Uppity Women of the New World
By Vicki León
Uppity Women of the New World
By Vicki León
ISIS Large Print, (2004)
Genre: Biography, History
Large Print - Paperback |
Standard Print - Paperback
Reviewed by Rochelle Caviness - June 11, 2004
Funny, irreverent, and historically faithful, Uppity Women of the New World chronicles the histories of 225 women who helped to shape the New World - in this case North America, South America, and Australia. Covering the period from the early 1500's through the mid-1800's, this book consists of brief biographies of intriguing women from all walks of life - from indigenous women and frontiers women to prostitutes and aristocrats. Written by Vicki León, this collection of histories presents a fascinating glimpse at an often overlooked segment of society, namely women, during the colonial period in the New World.
León's style of writing is flippant and has a staccato cadence. Normally, I would find this style jarring. However, in this case, it works. Her writing style helps to illustrate the vitality of the women depicted, and to make them accessible to a modern audience. Her writing style also gives a humorous cast to the biographies. In this work León is presenting women, who were by their very nature, unusual. Were they 'normal' they would never have left a historical record of their lives behind save as the wife or mother of so-and-so. The women in these pages were adventurers, explorers, fighters, political activists, and in many cases, just plain brave. So of the names in this book will be familiar to you:
Other names may not be so familiar to you, such as:
- Virginia Dare - the first English child born in North America.
- Sacagawea - guide to the Lewis and Clark Expedition.
- Lady Mary Wortley Montagu - brought the custom of vaccinating against smallpox to England from Turkey.
- Margaret Corbin - a.k.a. Molly Pitcher, Revolutionary War heroine.
- Pocahontas - the savior of John Smith.
- Anne Bonney - pirate.
Uppity Women of the New World is an eclectic anthology of brief biographies of some of the most intriguing women, of whom a historical record exists, that lived in the new world during the colonial period. These biographies will help to round out the male-centric history of the New World that is found in most textbooks. These vignettes are not only educational, but they are also entertaining. From cross-dressing caballeros to demur widows these vignettes present a fascinating glimpse of what life was like for women in the New World, and the many methods that they used to break out of the roles that society tried to enforce upon them. This book will delight readers of all ages - both male and female.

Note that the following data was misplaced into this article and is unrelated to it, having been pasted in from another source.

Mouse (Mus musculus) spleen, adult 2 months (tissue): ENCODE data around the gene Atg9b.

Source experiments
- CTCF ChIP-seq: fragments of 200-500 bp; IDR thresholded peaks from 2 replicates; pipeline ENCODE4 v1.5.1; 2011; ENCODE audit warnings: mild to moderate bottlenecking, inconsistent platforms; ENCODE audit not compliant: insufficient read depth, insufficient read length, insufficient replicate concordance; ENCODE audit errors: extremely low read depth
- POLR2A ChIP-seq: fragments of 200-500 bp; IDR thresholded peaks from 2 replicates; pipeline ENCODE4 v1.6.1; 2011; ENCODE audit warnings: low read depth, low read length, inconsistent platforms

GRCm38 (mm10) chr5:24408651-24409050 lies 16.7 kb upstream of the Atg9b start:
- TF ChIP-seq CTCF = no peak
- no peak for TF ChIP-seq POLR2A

- Isabel Flores - the 'Mother Teresa' of Lima around 1600. She became the first native New Worlder (she was half-Inca) to be canonized.
- Mary Peck Butterworth - an inventor and counterfeiter in the early 1700's.
- Matilda Newport - a former slave who traveled to Africa in 1822 to help set up a colony of free blacks in Liberia.
- Policarpa Salavarrieta - a South American freedom fighter.
- Martha Turnstall Smith - a widow turned whaler who went on to found her own whaling company
- Henrietta Faber - a Cuban doctor who had to pretend to be a man in order to practice medicine.
- Isabel De Aguilar - widow of the first converso burned at the state by the Inquisition in Mexico in 1528.
- Esther Abrahams Johnston - as a teenager she was sent to Australia (then a penal colony) for the horrific crime of stealing some lace.
- and the list goes on...
Uppity Women of the New World can be purchased directly from Ulverscroft, the parent company of ISIS Large Print.
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